Ultimately, the overarching goal of this research is to gain a better understanding of how to help men maintain good health, not only for their own well-being but also for the sake of their relationships and families. Dr. Wainwright underscores the importance of conveying the message that self-care is essential, not just for the fathers themselves but for the well-being of their babies and partners.

Reference:
“Screening fathers for postpartum depression in a maternal-child health clinic: a program evaluation in a midwest urban academic medical center” by Sam Wainwright, Rachel Caskey, Aida Rodriguez, Abigail Holicky, Melissa Wagner-Schuman, and Anne Elizabeth Glassgow, 19 September 2023, BMC Pregnancy and Childbirth.
DOI: 10.1186/s12884-023-05966-y

Frequently Asked Questions (FAQs) about Postpartum Depression in Fathers

What is the main finding of the University of Illinois Chicago study?

The main finding of the University of Illinois Chicago study is that fathers can experience postpartum depression, and it emphasizes the importance of screening them for this condition.

How was the study conducted?

The study involved obtaining consent from mothers to interview and screen 24 fathers. The screening tool commonly used for mothers was employed to assess postpartum depression in fathers.

Why is it significant to address postpartum depression in fathers?

Addressing postpartum depression in fathers is crucial because it not only affects their well-being but also has a significant impact on the mental health of their partners. A depressed partner is more likely to contribute to postpartum depression in mothers.

What percentage of fathers in the study screened positive for postpartum depression?

Approximately 30% of the fathers in the study screened positive for postpartum depression using the same screening tool as mothers.

Why did the study’s prevalence of postpartum depression in fathers appear to be higher than previous estimates?

The higher prevalence in this study is attributed to the fact that nearly 90% of the participants belonged to racial or ethnic groups facing structural racism and social determinants that can exacerbate mental health issues.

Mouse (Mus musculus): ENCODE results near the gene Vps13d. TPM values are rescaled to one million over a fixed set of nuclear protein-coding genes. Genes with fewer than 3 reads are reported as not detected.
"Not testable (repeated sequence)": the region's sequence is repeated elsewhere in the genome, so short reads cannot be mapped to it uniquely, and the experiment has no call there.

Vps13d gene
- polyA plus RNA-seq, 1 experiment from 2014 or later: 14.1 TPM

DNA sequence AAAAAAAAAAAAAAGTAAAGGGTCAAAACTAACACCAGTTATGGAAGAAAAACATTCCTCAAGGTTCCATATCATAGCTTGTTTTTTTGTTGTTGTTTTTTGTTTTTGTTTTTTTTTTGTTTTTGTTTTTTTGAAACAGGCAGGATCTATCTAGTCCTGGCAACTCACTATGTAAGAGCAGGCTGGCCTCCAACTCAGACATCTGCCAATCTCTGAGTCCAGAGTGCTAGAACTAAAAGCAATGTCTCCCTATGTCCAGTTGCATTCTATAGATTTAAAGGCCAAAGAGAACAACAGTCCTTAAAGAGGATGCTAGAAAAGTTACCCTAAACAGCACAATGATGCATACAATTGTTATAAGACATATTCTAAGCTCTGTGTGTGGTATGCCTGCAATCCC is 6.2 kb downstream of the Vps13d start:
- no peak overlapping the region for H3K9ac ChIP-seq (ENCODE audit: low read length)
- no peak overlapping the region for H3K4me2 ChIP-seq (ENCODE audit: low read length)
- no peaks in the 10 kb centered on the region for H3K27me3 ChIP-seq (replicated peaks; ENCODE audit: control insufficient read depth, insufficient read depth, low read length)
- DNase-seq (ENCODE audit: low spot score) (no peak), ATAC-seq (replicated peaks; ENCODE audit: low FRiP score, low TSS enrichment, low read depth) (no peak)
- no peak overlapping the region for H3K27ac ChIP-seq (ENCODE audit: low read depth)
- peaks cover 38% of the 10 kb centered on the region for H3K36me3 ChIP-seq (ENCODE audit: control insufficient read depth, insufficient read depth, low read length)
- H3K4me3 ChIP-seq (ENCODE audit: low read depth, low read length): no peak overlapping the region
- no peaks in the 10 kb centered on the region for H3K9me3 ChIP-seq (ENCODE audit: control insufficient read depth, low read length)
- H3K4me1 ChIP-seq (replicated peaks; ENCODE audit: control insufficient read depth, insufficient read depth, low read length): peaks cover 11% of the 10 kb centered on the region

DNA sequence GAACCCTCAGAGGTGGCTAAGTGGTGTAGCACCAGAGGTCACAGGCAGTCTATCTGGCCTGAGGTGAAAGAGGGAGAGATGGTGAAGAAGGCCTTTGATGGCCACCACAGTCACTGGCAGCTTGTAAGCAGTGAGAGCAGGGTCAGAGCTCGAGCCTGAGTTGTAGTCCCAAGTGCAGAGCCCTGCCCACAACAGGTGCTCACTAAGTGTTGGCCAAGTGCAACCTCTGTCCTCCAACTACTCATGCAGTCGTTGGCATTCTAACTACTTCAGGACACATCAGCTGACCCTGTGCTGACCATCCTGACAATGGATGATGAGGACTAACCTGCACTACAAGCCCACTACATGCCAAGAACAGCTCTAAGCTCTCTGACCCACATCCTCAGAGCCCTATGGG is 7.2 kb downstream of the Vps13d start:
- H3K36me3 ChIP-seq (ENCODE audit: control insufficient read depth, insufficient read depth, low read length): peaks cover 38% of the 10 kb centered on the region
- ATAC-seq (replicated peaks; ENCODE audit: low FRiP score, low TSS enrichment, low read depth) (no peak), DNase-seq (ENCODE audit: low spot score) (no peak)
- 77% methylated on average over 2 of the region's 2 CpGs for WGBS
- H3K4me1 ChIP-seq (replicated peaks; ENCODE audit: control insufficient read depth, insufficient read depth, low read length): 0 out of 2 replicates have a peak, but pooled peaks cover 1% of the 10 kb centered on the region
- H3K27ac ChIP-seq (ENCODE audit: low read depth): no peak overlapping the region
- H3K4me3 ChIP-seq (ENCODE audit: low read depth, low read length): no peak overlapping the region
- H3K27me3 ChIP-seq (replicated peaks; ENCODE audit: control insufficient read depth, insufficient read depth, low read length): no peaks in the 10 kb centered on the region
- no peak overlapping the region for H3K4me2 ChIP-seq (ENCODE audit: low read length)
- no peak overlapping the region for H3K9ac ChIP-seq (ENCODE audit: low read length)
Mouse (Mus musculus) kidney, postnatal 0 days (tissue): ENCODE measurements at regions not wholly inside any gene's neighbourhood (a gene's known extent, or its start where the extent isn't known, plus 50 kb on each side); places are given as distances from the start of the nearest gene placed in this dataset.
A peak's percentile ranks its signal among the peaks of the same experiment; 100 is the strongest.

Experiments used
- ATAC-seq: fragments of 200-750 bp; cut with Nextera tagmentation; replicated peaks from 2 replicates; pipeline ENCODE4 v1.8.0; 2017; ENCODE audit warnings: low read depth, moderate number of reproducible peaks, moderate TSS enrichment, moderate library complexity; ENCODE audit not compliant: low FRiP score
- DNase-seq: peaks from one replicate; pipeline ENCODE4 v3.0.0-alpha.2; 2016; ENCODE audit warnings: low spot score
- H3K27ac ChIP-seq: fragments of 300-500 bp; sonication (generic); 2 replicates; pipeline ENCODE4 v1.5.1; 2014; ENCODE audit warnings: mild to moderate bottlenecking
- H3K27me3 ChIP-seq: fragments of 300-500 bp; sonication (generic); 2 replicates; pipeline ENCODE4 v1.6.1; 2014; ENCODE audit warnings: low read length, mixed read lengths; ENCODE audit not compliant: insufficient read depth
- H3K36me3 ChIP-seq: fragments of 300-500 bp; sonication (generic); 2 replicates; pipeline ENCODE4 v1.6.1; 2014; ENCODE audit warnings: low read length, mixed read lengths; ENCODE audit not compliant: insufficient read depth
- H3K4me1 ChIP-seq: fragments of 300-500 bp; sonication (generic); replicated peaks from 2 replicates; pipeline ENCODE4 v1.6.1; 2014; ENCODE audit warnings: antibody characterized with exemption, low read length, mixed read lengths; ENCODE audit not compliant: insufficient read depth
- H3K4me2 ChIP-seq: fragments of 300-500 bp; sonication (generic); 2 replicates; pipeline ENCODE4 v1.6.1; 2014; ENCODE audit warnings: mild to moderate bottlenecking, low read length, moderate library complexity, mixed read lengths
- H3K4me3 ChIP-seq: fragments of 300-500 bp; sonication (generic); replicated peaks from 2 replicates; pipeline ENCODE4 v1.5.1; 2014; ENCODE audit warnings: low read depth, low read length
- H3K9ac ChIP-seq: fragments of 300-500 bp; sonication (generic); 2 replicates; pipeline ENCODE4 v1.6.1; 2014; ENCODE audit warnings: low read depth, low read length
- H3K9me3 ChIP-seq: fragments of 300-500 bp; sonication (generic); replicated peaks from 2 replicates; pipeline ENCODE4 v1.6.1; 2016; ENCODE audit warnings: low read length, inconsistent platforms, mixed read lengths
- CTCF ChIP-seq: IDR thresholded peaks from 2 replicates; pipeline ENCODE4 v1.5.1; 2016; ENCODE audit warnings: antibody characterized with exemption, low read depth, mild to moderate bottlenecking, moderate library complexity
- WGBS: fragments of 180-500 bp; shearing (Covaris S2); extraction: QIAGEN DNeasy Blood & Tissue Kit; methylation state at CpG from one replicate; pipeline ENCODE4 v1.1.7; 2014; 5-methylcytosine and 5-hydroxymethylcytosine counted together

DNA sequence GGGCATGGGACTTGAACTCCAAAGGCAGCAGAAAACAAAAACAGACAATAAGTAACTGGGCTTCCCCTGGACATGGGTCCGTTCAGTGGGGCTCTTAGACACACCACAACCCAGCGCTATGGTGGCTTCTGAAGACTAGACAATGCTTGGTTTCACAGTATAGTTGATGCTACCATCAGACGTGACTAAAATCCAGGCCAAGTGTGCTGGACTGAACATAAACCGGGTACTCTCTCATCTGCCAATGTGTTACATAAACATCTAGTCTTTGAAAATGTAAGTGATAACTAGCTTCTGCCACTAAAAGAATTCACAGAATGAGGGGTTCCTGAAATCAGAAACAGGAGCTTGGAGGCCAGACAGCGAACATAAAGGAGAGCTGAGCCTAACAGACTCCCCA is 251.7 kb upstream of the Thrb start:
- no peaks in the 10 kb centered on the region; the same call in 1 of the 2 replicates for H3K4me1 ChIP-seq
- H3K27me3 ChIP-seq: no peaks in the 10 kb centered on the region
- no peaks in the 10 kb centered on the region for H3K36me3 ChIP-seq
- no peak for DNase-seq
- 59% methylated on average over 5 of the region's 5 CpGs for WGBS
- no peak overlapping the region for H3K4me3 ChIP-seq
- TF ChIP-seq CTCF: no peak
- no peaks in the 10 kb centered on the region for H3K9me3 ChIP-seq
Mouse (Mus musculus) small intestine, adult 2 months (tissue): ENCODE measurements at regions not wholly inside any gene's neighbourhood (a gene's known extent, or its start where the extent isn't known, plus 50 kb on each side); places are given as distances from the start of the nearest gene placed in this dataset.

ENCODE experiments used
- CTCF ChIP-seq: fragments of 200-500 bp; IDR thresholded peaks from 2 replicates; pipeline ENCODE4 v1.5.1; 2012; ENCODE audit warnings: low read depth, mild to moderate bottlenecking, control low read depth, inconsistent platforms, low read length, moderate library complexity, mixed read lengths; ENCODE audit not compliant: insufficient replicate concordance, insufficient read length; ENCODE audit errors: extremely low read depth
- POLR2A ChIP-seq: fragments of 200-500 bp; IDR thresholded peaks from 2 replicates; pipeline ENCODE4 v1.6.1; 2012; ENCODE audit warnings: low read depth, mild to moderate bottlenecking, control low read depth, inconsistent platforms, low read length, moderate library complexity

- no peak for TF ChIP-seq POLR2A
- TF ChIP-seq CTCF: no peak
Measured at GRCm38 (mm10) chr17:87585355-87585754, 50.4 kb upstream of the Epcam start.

How is the Two-Generation Clinic involved in this research?

The Two-Generation Clinic at UI Health played a pivotal role in this research by offering primary care to mothers during their children’s visits. However, it initially left fathers out of the healthcare equation, leading to conversations with fathers and the inception of this study.

What are the broader goals of the research related to fathers’ well-being?

The overarching goal of this research is to gain a better understanding of how to help fathers maintain good health, not only for their own well-being but also for the sake of their relationships and families. It aims to encourage fathers to prioritize self-care for the benefit of their babies and partners.

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6 comments

BusyMomma October 9, 2023 - 12:56 am

glad they talkin’ 2 dads now. dey stressed too, need help!

Reply
CuriousMind October 9, 2023 - 3:16 am

study @ Uni of Illinois find dads can hav postpartum depres. famlies need 2 kno bout this!

Reply
FamilyFirst October 9, 2023 - 3:37 am

takin care of dad’s health = takin care of the whole fam. importnt msg!

Reply
ResearchNerd October 9, 2023 - 7:42 am

High rates in dads from racial groups, shows more work 2 do 2 fight racism.

Reply
HealthAdvocate October 9, 2023 - 8:34 am

thx 4 sharin’ dis. dads’ mental health impact mums’ health, 4 real.

Reply
Reader123 October 9, 2023 - 2:34 pm

wow, this is so importnt. dads gettin’ depreshun is serius. need screenin’ 4 them!

Reply